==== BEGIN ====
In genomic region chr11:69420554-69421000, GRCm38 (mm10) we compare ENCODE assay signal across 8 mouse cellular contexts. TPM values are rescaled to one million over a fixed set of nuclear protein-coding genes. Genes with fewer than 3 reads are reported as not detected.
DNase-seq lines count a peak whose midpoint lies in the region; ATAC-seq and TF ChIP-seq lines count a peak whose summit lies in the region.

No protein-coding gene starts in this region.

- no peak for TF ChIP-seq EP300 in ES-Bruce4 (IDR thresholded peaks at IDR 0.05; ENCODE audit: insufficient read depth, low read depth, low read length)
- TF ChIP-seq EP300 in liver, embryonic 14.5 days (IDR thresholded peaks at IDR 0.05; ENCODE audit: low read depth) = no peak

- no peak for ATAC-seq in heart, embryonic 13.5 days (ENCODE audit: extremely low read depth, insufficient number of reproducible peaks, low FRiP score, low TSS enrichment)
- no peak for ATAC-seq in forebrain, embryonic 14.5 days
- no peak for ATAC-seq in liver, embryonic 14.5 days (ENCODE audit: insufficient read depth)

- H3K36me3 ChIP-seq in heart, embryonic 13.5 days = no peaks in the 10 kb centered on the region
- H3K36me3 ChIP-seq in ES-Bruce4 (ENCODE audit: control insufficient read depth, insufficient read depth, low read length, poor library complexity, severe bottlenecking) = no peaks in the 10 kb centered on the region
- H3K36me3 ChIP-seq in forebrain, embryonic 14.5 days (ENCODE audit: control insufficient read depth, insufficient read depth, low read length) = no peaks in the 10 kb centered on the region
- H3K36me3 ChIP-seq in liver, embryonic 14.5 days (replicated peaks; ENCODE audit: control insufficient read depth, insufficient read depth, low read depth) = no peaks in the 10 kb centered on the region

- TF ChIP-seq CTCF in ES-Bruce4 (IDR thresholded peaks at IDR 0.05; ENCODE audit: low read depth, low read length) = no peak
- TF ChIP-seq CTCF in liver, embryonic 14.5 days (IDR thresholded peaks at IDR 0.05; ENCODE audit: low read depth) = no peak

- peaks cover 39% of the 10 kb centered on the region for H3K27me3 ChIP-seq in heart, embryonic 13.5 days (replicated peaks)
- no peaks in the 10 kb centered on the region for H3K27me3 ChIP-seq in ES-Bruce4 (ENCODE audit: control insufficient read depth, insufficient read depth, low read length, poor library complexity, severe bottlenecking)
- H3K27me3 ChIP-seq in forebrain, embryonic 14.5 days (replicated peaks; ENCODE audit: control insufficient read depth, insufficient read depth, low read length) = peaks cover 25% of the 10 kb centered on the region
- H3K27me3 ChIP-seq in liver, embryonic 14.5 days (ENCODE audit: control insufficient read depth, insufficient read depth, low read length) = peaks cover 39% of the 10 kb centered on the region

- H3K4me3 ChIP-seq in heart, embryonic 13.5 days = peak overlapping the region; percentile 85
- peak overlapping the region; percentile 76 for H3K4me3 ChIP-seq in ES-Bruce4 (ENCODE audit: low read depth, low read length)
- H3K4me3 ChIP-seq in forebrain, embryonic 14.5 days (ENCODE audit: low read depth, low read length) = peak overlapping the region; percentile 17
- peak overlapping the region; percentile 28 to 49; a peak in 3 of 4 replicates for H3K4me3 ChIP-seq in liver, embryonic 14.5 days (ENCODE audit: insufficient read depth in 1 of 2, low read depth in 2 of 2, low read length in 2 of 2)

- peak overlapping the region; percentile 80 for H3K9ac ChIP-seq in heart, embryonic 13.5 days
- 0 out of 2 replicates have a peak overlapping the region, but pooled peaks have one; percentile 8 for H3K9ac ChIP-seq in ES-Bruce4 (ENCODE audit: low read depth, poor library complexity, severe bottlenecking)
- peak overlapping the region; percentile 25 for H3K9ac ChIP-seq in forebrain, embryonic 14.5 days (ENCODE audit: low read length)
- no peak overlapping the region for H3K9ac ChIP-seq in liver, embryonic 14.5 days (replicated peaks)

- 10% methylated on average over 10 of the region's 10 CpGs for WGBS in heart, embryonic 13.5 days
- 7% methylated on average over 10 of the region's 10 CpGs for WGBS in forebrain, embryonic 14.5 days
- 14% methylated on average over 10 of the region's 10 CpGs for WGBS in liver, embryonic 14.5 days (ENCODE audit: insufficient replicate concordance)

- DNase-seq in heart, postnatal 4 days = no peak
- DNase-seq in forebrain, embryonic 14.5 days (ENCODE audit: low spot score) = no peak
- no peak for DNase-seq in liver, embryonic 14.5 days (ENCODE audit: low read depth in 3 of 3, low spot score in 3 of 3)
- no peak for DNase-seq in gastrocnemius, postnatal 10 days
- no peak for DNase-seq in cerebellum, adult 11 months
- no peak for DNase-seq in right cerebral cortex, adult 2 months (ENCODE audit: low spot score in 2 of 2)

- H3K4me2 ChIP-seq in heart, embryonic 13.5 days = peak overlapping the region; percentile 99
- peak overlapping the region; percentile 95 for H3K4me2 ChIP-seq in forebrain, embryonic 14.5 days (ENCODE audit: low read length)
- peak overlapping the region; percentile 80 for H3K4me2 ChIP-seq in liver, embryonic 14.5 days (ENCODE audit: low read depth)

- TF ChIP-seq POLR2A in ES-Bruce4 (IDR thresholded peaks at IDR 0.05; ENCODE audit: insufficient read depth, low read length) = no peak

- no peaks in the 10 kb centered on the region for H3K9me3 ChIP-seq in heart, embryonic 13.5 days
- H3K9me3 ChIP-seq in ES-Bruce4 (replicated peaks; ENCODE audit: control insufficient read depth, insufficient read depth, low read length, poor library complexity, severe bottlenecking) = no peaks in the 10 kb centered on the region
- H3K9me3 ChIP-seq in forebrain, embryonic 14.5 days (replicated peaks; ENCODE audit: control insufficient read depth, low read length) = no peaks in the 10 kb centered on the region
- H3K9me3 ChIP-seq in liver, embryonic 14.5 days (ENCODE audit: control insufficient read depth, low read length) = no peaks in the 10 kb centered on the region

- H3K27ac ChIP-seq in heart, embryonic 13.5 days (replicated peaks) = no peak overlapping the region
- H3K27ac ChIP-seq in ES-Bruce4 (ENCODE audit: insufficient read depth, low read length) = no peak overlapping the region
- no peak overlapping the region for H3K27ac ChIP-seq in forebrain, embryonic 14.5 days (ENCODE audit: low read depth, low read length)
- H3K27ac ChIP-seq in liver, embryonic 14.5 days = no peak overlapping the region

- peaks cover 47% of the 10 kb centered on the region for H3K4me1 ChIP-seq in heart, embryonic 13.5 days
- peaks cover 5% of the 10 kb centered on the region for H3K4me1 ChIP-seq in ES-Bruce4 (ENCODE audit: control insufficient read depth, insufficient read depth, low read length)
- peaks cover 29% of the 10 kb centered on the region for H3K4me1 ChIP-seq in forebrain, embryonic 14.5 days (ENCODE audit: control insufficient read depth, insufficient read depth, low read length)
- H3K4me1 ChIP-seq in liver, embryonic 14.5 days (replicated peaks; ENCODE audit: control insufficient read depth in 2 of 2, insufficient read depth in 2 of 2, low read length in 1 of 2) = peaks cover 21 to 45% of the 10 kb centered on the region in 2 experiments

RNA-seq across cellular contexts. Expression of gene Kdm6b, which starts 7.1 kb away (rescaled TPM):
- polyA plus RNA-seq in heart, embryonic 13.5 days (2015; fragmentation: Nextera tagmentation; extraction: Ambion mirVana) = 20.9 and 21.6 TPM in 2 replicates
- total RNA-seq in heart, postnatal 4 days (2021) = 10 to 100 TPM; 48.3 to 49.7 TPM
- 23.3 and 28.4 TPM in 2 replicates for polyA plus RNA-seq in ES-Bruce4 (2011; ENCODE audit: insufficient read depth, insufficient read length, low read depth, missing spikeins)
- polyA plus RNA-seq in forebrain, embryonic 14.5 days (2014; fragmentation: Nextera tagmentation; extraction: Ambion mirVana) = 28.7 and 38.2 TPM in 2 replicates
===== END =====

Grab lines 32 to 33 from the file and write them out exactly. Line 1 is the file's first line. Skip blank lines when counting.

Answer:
- no peak for DNase-seq in liver, embryonic 14.5 days (ENCODE audit: low read depth in 3 of 3, low spot score in 3 of 3)
- no peak for DNase-seq in gastrocnemius, postnatal 10 days